15. 15. C.1 Money and bankingUntil 1988, the financial system in Vietnam consisted of the State Bank ofVietnam (SBV) and its agency network up to provincial level, which distributedcredit to SOEs and other entities under directives of the central plan, andhandled deposits of these SOEs and entities. In 1988-89, the governmentinitiated banking reforms that transformed the mono-banking system into atwo-tiered banking system, that is, the SBV restricted itself to acting as thecentral bank, and its commercial banking activities were taken over bysector-specialized state-owned commercial banks. In 1990, the rules on thesectoral specialization of these banks were removed.During the 1990s, the Government stimulated the entry of new players into thefinancial sector, a policy which led to a substantial increase in the number ofrepresentative offices and branches of foreign banks as well as so-called jointstock commercial banks. Joint ventures between foreign banks and state-ownedcommercial banks were also established, but the services they offered werestrictly circumscribed. Non-bank financial institutions, such as finance, leasinginsurance companies and later on, securities brokerage, fund managementcompanies have also been established.As a young and newly developing country, the Vietnam bank-based financialsystem is assessed as under developed. The Vietnamese government hasundertaken several reforms of the financial system, i.e. renovation of the legalframework for the banking sector including en-action of the Law on the SBV,Law on Credit Institutions and ordinance on foreign exchange as well as anissuance of implementation guidelines. The SBV has also issued measures toenhance the soundness of the country’s banks. These laws and measures helpsecure loans granted by credit institutions and improve their financialtransparency. The SBV has also reduced its intervention in state-owned bank’soperation to encourage their commercial orientation, leading to a diversificationof the financial system.From 2007 to 2009, the foreign currency market has fluctuated unusually. In2008, FDI capital increased significantly up to US$6.4 billion and decreased by70% in 2009. At the same time, there have been many complicated fluctuationsin the international financial and foreign currency market. The value of somestrong currencies also had increased and decreased irregularly. Price of somemajor products, such as oil, rice, steel, etc. changed continuously. Even thoughthe SBV and related government ministries have been implementing severalmeasurements to stabilize the foreign currency market, the VND still has beendevalued.In 2009, while the currency market has not overcome the devaluation pressure,the world financial crisis has continued to impact the Vietnam economy leadingto significant decrease in export quota, FDI capital and international tourists toVietnam. International trade balance from a surplus of US$10.17 billion in2007, US$273 million in 2008 to a deficit of US$1.9 billion in 2009, the highestdeficit in recent years.17 | Doing business in Vietnam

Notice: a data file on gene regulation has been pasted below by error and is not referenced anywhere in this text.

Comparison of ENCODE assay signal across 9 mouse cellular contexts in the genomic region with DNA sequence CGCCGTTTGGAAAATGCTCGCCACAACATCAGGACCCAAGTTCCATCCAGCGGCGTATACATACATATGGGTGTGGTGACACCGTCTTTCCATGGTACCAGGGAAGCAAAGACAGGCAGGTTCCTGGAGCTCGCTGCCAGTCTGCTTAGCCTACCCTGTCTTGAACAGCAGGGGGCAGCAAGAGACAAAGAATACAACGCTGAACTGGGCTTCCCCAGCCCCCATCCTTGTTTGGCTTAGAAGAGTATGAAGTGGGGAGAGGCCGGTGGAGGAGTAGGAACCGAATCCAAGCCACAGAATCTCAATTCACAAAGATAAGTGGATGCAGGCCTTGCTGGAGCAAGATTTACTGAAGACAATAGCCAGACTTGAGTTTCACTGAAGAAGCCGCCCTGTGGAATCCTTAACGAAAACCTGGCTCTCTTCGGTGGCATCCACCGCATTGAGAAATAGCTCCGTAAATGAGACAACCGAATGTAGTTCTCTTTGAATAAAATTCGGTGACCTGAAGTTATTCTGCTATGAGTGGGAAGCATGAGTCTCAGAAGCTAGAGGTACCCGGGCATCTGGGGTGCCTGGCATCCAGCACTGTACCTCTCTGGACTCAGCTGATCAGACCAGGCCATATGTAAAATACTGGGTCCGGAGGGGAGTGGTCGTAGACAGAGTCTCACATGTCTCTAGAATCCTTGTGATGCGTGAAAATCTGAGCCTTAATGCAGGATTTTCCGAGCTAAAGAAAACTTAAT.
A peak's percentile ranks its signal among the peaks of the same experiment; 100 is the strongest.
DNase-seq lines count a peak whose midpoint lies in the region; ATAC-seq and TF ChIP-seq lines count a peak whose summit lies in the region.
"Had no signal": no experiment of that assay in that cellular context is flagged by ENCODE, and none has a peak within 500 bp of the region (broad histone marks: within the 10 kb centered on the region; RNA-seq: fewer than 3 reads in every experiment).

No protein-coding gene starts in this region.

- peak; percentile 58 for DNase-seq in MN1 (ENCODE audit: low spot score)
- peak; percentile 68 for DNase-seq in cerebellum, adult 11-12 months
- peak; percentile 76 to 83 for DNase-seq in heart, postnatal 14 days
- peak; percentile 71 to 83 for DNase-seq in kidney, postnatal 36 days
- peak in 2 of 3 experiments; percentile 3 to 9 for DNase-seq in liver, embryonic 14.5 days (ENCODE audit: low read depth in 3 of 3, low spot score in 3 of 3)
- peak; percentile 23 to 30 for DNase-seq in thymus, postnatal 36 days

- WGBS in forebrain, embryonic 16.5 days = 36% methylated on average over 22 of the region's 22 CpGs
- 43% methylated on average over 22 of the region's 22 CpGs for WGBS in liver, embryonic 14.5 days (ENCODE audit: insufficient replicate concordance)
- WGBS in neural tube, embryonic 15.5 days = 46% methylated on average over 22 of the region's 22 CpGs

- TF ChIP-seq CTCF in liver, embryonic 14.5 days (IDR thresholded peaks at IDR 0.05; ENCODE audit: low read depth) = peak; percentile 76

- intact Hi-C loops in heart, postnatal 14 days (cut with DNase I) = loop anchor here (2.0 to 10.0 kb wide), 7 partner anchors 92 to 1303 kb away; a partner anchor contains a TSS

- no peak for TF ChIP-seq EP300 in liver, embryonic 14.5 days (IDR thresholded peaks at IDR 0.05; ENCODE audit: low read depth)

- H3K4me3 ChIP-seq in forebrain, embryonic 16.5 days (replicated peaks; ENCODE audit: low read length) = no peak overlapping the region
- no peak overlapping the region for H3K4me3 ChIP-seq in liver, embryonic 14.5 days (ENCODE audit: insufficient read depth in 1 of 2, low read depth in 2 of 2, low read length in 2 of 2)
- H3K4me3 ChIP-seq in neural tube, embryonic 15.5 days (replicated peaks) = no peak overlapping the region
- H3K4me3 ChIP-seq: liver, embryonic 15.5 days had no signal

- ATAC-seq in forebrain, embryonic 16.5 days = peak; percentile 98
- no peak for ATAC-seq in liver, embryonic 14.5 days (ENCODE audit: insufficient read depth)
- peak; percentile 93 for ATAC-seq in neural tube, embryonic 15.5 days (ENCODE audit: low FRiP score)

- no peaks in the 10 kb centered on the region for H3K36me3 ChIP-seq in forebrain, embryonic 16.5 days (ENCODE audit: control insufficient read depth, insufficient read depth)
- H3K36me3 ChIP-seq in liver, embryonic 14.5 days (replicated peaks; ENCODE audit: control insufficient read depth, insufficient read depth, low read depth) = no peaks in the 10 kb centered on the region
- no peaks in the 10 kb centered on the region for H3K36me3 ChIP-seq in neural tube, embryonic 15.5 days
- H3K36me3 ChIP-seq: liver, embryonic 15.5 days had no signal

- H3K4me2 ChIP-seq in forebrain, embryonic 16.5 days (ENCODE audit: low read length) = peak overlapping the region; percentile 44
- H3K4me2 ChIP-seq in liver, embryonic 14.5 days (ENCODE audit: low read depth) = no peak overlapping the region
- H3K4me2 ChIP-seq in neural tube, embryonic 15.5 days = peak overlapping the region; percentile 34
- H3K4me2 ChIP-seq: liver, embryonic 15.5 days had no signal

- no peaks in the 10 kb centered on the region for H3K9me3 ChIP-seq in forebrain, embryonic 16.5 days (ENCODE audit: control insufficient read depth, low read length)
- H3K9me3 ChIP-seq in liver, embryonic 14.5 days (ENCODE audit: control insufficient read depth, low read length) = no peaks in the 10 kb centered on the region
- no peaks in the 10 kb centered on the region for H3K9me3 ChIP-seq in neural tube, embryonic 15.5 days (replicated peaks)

16. 16. Share in the banking capitalThe year 2009 saw significant equitization and listing of two major stated-owned banksnamely Vietinbank and Vietcombank, the largest stated owned bank in Vietnam. By theend of 2009, there are three state-owned commercial banks, namely: BIDV, VBARD andMekong Housing Bank; five 100% foreign invested Banks namely HSBC, StandardChartered Bank (Vietnam) Ltd, ANZ, Shinhan Vietnam Bank Limited, Hong LeongBank Vietnam Ltd with charter capital nearly VND8,000 billion; and several branches offoreign banks including large names, such as Citibank, Deustch Bank, Calyon, MayBank, etc. The rest of the market is shared by joint-stock and joint venture banks. Theaverage charter capital of each state-owned commercial bank ranged between US$450million to US$500 million. Most joint-stock banks have an average capital of US$150million to US$200 million9.Restrictions on the use of foreign currencyThe Government is committed to seeing the VND secure the status of the primarycurrency used in the economy. For that reason, certain restrictions were imposed onthe use of foreign currency in Vietnam.The local foreign exchange market in Vietnam is, however, subject to regulatory controls.While sale and conversion regulations were relaxed in 1999, foreign companies wereonly given the right to convert VND into US$ to cover current payments in January2001. The requirement for the compulsory conversion of foreign currency revenue fromcurrent transactions, at the rate of 80%, was also introduced in September 1998. Thisrequirement was, however, removed in May 2003. On 13 December 2005 and 28December 2006, the government issued the Ordinance on Foreign Exchange Controlsand Decree No.160-2006-ND-CP providing regulations for implementation of Ordinanceon Foreign Exchange Controls respectively which provides detailed regulations forimplementations of foreign exchange activities of residents and non-residents in currenttransactions, capital transactions and use of foreign currency, etc.Within the territory of Vietnam, all transactions, payments, listings andadvertisements of residents and non-residents must not be affected in foreignexchange except for the following cases:1. Transactions with credit institutions and other institutions permitted to provide foreign exchange services2. Residents being organizations shall be permitted to transfer capital internally by a telegraphic transfer of foreign currency (as between an entity with legal status and a dependent accounting entity or vice versa)3. Residents shall be permitted to contribute capital in foreign currency in order to implement a foreign investment project in Vietnam4. Residents shall be permitted to receive payment by a telegraphic transfer of foreign currency pursuant to a contract entrusting import or export5. Residents being domestic or Foreign Contractors (FCs) shall be permitted to receive payment by a telegraphic transfer of foreign currency from investors or head contractors in order to make payment and disbursement transactions and to remit money overseas9 Source: GSO, www.gso.gov.vn and SBV’s news Doing business in Vietnam | 18